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As international attention on the Middle East focuses more on Iran, Iraq and Yemen, the civil war in Syria, now in its fifth year, lurches from bad to worse.

To date, a quarter million Syrians have been killed, and at least that many wounded. More than half of the population of 23 million have had to flee their homes: Four million have sought refuge in neighbouring countries; almost eight million others are displaced within Syria.

There's been a complete breakdown of public services in many areas. Children have missed four years of school. Epidemics are rampant. Starvation and rape are being used as weapons of war. Regional warlords and gangsters prevail in several districts. And there is no end in sight.

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A report published this week by the International Crisis Group says "whatever the parties to the conflict may think, no side is winning." Both the regime of Bashar al-Assad and the long-standing opposition are "incapable of military victory in a war rapidly fuelling the growth of a third category of protagonists: Salafi-jihadi groups," the ICG asserts.

More than that, the civil war is increasingly being internationalized with foreign powers paying the bills and growing numbers of outsiders doing the fighting.

Foreign jihadi recruits form a large percentage of those fighting to overthrow the Assad regime, and they form a majority of those, in groups such as the Islamic State, fighting to establish an caliphate in Syria and Iraq.

Outsiders such as the United States and Canada are fighting in Syria, too – against the Islamic State forces but, in the process, they also are affecting the civil war by weakening the opposition to the Syrian regime.

The regime, too, has become increasingly dependent on foreign fighters, especially the Lebanese Hezbollah militia, Iranian Revolutionary Guard units and Shia fighters from Iraq, Afghanistan and elsewhere.

As outsiders gain in importance, they are in a better position to set the agenda for any settlement, the ICG says. For example, "the regime's increasing dependence on Iran-backed militias means that Moscow's influence over Damascus will diminish, relative to Tehran's … not least because militia growth accelerates the erosion of those parts of the state in which Russia is invested, notably the armed forces."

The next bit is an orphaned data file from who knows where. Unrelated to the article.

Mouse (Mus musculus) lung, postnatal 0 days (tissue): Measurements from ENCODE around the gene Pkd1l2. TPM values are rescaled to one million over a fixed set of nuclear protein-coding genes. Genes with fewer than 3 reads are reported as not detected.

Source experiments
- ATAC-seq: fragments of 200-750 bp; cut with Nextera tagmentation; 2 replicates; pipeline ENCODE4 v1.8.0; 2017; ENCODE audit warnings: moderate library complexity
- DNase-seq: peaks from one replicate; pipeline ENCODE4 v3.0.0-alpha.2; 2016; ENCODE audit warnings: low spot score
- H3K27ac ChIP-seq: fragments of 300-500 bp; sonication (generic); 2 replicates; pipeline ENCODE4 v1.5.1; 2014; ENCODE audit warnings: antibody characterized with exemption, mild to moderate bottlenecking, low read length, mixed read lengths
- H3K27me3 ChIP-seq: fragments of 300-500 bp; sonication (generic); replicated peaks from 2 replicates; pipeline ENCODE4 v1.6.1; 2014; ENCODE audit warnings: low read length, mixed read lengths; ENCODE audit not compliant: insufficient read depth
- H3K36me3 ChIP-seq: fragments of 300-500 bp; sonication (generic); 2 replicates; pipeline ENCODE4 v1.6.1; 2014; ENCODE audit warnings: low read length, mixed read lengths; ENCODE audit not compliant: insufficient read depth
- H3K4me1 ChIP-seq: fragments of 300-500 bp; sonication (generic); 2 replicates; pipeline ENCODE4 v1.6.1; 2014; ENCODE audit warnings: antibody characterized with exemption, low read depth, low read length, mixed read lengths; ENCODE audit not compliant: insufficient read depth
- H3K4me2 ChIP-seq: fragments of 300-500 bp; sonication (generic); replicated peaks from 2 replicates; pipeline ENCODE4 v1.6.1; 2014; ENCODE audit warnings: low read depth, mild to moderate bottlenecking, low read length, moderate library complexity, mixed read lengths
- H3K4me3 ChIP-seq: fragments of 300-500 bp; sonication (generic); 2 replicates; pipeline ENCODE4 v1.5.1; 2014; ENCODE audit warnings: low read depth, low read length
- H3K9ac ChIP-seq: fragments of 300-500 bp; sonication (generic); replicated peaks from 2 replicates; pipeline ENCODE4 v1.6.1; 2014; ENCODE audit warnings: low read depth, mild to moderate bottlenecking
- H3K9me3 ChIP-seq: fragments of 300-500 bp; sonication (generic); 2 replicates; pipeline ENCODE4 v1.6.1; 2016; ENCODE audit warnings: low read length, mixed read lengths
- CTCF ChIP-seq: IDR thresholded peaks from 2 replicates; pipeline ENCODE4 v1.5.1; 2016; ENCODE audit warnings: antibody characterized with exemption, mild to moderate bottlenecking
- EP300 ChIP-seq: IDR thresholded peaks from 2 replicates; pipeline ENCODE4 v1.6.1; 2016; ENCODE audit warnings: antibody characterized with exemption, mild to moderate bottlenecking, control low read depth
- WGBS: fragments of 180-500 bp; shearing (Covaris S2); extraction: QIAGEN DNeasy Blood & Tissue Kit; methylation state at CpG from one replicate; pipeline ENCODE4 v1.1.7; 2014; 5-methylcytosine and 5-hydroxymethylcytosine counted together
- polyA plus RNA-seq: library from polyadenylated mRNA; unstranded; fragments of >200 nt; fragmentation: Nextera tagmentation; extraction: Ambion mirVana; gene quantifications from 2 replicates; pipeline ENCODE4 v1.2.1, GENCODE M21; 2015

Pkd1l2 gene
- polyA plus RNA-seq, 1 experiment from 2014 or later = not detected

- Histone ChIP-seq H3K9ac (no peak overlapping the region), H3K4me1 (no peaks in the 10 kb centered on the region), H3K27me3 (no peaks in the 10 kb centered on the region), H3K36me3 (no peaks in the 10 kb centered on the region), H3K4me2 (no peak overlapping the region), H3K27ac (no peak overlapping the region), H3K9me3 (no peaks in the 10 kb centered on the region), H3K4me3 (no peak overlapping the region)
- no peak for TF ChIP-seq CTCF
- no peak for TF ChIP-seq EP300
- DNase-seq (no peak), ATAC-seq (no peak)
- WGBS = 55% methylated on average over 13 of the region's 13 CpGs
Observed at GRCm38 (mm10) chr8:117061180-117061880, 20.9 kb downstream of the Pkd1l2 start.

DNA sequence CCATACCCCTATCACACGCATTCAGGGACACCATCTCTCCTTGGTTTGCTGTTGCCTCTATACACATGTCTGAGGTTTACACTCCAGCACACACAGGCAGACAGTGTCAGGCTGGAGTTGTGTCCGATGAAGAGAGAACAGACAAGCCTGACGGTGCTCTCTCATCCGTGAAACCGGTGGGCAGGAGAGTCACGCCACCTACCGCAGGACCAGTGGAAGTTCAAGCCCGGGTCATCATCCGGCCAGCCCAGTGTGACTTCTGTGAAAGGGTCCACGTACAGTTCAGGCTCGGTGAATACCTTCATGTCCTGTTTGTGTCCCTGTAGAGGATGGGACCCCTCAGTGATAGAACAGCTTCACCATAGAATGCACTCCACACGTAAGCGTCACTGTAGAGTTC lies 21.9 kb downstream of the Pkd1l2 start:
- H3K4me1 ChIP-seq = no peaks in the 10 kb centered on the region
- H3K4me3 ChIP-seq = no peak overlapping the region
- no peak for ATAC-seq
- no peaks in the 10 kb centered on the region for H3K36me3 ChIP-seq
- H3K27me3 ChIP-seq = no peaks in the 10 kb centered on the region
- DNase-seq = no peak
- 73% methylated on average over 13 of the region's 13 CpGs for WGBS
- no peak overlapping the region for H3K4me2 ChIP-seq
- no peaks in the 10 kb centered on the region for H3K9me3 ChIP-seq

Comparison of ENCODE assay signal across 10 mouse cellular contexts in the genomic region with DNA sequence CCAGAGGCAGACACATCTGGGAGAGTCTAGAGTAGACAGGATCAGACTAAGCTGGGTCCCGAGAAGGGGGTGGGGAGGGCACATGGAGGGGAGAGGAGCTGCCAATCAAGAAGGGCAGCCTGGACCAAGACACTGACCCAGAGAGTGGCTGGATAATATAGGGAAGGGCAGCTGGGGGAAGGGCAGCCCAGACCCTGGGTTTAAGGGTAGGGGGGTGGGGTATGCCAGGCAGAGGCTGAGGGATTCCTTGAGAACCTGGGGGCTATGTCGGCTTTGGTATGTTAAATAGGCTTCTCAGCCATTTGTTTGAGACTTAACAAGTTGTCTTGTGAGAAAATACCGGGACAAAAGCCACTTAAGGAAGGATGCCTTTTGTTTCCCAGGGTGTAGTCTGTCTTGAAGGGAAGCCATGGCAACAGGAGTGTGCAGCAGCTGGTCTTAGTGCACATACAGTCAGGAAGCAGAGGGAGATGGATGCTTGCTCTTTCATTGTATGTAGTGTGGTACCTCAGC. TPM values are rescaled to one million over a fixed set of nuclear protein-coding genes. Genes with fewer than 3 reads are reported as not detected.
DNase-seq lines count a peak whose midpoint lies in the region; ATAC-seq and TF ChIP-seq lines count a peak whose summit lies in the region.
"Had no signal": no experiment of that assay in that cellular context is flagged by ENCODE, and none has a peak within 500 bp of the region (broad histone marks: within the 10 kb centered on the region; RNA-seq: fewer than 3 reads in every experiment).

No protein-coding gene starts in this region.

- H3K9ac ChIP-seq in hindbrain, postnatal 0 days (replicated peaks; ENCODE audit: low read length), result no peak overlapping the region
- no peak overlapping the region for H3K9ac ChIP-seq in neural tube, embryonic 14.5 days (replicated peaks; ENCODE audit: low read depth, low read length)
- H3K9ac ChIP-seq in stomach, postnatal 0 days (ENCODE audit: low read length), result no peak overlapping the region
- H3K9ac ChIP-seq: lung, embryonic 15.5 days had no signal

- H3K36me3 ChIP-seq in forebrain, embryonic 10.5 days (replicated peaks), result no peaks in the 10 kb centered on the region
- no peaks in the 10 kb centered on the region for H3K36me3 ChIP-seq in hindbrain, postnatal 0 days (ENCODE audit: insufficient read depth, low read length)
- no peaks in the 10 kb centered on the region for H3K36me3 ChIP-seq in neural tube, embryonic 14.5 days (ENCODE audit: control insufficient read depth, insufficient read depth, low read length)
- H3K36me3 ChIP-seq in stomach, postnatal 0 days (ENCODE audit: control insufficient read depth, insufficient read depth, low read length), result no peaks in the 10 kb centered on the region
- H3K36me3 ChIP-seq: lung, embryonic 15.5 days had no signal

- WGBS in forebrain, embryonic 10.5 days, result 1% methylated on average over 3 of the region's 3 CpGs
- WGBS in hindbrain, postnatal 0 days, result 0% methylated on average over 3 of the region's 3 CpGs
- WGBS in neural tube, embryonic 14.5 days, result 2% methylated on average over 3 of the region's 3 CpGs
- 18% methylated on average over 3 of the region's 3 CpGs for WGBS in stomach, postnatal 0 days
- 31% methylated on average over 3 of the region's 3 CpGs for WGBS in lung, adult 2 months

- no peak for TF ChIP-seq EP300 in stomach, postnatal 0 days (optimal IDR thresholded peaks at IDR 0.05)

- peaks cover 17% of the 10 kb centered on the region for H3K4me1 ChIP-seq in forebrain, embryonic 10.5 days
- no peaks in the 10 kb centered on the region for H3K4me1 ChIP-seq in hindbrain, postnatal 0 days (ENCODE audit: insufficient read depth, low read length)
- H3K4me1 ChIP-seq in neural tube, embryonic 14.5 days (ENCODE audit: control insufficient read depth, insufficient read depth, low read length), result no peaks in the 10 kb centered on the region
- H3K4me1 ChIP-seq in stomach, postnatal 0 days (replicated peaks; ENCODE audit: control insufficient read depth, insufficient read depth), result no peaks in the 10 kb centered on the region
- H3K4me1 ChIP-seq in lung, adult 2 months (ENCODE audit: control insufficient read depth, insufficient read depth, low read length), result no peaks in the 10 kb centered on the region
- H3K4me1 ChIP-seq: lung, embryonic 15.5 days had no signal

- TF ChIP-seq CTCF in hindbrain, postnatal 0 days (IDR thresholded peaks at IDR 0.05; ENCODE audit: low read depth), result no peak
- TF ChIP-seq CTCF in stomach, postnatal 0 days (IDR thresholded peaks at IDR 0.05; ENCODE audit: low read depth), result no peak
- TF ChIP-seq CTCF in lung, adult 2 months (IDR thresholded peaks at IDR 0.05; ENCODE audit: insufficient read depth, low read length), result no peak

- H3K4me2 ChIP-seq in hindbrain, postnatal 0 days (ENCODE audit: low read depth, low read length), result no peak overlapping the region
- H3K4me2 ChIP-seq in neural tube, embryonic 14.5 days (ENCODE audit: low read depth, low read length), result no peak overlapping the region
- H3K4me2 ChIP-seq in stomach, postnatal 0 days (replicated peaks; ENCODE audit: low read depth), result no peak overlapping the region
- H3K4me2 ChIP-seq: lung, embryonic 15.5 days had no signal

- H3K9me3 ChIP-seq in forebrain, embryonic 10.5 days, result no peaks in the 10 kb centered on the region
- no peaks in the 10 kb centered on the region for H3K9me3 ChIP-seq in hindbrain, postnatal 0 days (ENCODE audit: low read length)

Ironically, the role of outsiders, and the introduction of new agendas, the ICG believes, provides an opening for resolving the conflict.

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The ICG argues that if Syria's traditional opposition, backed by Saudi Arabia, Qatar and Turkey, and the Assad regime backed by Iran, were left to themselves – in other words, with no Salafi-jihadi forces – they would recognize there are two "inescapable realities" stemming from this conflict: "Assad cannot rule a postwar Syria; Iran's influence in the Levant cannot be eliminated."

What is required, the report contends, is for U.S. and Western allies to really strengthen the mainstream opposition so it can pull ahead of the IS forces. To do so without alarming Tehran, is the key, however, so they also must signal to Iran that they are willing "to negotiate a sustainable resolution that takes Tehran's core geopolitical concerns into account."

This means that Iran must accept something less than its current unrivalled influence over Syria and secure "what its foreign policy agenda requires: a link to Hezbollah in Lebanon and a Syria not allied exclusively with [Iran's] regional competitors."

The opposition's regional backers – Saudi Arabia, Turkey and Qatar – can attain what they want, the departure of Mr. al-Assad, by agreeing to "decentralized security arrangements and accepting that Syria will be non-aligned rather than join a Saudi, Turkish or broader Sunni axis."

The report is well thought through, said Yezid Sayigh, a senior analyst at the Carnegie Middle East Center, "but I think there is little prospect for the political process the report suggests."

More likely, he says, there will be "continuing conflict at least into next year." Only then might the regional powers agree on a framework for ending the conflict.

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The problem, Mr. Sayigh said, is that the Assad regime "is becoming too brittle" and will not be able to deliver on its side of the bargain.

That failure could trigger an internal power struggle that leads to a new regime that will prolong fighting, or a complete collapse that will allow more extreme jihadis to pick up the pieces.

The idea of carefully calibrating a transitional authority that leads to democracy seems unlikely.

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